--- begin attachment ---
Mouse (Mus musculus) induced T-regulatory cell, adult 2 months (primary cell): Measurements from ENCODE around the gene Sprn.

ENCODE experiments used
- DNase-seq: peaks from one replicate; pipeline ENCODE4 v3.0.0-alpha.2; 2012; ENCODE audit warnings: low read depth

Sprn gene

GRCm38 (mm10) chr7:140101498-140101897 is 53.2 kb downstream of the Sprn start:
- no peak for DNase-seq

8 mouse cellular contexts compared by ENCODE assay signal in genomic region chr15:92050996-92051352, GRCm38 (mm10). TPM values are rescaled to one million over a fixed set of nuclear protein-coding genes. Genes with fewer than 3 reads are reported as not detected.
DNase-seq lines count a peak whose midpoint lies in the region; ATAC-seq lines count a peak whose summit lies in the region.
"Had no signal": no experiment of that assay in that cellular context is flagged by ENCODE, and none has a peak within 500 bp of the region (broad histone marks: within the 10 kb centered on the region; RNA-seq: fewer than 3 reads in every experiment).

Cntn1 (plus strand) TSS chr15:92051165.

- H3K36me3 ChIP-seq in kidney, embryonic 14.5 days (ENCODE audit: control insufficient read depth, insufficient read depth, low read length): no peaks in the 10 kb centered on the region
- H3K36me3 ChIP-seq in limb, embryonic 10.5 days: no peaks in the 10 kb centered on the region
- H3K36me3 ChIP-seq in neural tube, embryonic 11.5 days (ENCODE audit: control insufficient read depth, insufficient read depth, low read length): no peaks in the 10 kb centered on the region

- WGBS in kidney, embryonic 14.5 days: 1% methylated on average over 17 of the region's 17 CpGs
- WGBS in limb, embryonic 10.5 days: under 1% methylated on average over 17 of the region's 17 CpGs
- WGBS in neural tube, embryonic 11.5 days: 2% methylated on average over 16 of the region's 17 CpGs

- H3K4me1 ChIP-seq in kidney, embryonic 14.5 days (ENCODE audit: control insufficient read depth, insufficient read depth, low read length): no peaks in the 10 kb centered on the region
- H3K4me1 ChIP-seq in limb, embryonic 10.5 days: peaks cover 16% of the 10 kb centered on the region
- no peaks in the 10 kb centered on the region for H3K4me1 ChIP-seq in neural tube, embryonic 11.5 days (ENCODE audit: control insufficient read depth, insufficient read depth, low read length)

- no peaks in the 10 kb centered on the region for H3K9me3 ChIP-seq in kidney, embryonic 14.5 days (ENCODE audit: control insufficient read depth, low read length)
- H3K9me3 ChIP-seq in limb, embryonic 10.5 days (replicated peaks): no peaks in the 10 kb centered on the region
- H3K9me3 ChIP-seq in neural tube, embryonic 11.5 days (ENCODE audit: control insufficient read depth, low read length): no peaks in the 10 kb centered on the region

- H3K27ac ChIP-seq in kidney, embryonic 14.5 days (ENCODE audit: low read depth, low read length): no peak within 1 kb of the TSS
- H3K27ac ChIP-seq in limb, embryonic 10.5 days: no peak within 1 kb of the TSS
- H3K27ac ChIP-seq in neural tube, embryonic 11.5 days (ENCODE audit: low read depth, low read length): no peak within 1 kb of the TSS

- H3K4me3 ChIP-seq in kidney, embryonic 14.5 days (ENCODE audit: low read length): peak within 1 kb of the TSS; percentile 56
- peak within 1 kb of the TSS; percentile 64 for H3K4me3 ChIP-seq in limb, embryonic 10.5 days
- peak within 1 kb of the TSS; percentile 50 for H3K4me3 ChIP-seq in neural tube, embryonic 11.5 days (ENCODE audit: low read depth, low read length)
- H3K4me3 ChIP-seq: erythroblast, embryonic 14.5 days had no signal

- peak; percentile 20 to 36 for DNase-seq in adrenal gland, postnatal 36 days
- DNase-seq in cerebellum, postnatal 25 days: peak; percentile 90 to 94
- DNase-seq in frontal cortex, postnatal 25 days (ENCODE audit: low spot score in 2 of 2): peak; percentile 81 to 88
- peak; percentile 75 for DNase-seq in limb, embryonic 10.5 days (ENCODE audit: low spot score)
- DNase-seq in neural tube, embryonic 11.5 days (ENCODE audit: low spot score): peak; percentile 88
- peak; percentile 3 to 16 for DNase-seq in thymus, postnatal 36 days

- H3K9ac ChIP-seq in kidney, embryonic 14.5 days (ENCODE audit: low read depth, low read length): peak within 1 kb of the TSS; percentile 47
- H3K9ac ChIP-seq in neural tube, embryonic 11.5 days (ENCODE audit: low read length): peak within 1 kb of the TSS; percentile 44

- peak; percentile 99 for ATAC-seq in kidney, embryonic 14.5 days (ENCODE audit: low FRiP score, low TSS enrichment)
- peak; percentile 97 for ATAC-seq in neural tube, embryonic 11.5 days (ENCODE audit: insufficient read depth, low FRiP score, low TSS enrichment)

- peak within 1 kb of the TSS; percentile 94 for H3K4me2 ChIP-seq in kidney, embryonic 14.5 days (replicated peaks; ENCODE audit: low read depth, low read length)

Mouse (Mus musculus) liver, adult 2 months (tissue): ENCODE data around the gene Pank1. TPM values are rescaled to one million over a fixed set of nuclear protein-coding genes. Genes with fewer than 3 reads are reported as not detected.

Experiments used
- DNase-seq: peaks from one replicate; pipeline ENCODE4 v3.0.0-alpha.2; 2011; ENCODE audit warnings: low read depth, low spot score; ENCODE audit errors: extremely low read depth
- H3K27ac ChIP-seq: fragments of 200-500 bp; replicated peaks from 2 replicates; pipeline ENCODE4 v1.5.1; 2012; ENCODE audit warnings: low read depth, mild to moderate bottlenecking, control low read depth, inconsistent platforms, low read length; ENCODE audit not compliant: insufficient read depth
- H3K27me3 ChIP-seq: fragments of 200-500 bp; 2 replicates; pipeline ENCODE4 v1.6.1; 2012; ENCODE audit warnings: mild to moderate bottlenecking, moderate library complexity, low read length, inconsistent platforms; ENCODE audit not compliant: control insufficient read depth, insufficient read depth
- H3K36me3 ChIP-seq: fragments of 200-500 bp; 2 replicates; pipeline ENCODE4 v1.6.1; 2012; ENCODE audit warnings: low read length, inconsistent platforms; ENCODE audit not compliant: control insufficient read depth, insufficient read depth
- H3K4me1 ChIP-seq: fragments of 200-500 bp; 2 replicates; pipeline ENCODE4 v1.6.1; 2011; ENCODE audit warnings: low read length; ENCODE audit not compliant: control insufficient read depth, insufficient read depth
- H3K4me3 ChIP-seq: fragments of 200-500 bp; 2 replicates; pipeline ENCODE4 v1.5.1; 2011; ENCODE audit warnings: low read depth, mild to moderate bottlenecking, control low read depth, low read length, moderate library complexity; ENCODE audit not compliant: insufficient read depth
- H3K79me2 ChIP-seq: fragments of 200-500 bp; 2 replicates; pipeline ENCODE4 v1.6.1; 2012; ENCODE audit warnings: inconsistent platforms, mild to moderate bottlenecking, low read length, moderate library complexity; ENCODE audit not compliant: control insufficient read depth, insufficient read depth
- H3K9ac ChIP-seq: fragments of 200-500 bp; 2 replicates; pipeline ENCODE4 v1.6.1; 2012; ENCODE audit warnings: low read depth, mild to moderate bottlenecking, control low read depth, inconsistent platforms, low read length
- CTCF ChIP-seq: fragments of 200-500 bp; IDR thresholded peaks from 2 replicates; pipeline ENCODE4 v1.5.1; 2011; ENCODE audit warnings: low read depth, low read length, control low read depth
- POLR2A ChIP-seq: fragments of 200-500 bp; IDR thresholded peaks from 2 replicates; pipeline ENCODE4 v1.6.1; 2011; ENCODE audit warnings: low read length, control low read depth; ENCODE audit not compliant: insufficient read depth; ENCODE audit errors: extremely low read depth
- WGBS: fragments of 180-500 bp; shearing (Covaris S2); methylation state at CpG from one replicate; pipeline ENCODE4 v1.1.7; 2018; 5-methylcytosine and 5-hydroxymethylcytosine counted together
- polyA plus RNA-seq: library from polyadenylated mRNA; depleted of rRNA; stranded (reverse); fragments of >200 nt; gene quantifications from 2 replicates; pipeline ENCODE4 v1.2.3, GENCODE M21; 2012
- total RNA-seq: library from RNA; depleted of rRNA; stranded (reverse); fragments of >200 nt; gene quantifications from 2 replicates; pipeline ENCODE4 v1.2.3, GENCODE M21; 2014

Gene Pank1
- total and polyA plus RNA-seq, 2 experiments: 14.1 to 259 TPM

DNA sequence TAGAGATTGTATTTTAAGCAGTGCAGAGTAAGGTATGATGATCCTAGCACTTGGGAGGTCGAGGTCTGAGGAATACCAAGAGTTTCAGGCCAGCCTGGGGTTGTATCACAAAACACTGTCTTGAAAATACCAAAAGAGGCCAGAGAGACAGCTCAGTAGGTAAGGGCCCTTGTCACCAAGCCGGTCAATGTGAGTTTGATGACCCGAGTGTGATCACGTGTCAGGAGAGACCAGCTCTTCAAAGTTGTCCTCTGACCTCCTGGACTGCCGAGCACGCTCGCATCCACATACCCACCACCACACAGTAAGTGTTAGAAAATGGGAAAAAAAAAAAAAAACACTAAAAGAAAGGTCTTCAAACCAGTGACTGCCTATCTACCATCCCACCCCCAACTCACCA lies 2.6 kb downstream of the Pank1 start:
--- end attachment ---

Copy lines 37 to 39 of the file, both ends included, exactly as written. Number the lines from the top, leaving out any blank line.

- H3K9ac ChIP-seq in neural tube, embryonic 11.5 days (ENCODE audit: low read length): peak within 1 kb of the TSS; percentile 44

- peak; percentile 99 for ATAC-seq in kidney, embryonic 14.5 days (ENCODE audit: low FRiP score, low TSS enrichment)
- peak; percentile 97 for ATAC-seq in neural tube, embryonic 11.5 days (ENCODE audit: insufficient read depth, low FRiP score, low TSS enrichment)